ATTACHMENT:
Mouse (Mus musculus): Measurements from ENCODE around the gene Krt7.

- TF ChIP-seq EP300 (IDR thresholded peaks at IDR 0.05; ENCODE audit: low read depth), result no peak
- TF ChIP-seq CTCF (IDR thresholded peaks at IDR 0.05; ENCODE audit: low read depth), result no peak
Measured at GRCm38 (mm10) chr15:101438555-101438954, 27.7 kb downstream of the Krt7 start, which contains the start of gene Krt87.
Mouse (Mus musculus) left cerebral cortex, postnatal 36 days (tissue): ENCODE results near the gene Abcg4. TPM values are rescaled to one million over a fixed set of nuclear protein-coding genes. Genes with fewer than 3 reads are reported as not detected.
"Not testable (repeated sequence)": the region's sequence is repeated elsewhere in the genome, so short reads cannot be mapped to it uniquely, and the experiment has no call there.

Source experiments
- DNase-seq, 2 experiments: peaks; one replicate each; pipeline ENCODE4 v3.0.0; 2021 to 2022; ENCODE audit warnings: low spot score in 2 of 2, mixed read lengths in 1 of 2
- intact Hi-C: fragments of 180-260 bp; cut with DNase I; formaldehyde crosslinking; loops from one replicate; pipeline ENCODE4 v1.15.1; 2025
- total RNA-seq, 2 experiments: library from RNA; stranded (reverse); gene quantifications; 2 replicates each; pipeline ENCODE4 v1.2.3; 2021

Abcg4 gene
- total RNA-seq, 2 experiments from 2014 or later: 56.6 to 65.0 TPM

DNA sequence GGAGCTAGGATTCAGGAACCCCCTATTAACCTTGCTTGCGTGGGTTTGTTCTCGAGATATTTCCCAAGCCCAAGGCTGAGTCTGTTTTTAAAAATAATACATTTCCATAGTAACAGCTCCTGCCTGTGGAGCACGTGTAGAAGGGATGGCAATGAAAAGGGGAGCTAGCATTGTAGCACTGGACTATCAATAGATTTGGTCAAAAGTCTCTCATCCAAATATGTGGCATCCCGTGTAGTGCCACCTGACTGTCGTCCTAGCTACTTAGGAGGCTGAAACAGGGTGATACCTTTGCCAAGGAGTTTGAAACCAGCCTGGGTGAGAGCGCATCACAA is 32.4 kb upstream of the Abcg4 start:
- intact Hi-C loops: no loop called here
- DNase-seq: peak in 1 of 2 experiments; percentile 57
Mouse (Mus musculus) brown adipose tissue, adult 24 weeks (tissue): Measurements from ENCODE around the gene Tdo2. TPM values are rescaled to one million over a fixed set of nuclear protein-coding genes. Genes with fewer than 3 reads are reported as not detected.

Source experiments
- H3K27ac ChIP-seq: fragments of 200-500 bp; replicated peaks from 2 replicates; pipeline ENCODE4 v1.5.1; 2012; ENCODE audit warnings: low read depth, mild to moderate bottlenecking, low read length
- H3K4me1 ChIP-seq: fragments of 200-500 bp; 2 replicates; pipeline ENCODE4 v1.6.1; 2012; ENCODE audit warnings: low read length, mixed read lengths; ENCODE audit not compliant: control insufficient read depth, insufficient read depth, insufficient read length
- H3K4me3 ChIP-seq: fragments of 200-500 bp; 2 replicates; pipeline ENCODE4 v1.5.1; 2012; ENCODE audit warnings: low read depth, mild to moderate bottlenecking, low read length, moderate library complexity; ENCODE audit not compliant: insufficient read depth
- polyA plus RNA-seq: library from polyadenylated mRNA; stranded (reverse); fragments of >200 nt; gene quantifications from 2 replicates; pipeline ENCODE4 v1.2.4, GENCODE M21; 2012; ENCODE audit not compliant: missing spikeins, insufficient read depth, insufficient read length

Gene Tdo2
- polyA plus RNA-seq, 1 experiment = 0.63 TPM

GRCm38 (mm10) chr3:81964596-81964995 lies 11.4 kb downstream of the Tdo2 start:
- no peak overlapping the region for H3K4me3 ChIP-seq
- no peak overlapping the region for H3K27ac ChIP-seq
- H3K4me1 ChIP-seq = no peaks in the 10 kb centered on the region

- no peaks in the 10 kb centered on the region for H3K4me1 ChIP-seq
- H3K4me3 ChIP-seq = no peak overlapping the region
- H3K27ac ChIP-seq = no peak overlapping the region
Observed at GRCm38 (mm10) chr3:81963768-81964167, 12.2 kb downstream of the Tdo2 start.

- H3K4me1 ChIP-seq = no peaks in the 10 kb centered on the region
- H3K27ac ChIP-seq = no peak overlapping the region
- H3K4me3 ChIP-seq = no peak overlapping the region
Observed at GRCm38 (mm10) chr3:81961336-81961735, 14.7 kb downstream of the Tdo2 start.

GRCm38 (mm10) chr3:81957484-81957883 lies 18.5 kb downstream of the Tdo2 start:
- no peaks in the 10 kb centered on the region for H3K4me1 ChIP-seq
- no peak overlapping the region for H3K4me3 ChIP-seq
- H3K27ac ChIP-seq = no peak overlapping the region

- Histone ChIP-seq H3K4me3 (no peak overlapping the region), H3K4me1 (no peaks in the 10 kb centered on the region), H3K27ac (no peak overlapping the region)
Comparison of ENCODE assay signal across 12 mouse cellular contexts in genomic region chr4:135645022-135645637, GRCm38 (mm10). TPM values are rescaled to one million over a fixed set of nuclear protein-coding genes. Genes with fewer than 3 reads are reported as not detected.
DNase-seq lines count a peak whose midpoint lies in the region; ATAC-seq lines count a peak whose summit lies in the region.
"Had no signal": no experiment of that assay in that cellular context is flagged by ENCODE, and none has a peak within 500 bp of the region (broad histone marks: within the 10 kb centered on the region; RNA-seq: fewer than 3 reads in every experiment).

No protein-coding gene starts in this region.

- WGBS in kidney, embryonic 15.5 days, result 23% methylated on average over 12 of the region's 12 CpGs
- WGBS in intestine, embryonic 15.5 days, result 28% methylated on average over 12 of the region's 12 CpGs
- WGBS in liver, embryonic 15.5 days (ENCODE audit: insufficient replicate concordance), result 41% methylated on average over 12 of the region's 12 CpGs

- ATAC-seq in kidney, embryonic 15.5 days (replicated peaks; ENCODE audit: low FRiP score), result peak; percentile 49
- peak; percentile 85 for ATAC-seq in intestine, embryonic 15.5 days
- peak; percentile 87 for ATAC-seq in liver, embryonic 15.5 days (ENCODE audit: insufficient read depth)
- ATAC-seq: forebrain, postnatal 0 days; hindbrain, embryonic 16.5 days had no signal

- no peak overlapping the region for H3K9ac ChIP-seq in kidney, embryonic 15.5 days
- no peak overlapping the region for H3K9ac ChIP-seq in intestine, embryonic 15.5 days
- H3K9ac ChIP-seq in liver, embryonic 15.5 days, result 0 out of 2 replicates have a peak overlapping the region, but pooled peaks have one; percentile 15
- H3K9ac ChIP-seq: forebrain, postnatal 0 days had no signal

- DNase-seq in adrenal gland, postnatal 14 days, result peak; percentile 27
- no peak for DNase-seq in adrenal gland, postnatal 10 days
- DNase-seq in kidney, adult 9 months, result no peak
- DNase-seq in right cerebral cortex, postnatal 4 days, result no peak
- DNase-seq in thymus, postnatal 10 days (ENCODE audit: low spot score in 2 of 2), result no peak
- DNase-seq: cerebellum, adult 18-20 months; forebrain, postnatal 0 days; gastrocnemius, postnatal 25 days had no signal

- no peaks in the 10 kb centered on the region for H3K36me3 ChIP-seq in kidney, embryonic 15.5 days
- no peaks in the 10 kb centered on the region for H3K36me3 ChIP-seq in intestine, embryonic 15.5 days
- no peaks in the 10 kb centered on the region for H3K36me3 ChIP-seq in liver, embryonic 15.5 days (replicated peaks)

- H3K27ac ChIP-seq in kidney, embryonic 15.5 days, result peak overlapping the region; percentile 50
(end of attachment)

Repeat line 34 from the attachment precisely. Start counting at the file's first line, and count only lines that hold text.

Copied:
- H3K4me3 ChIP-seq = no peak overlapping the region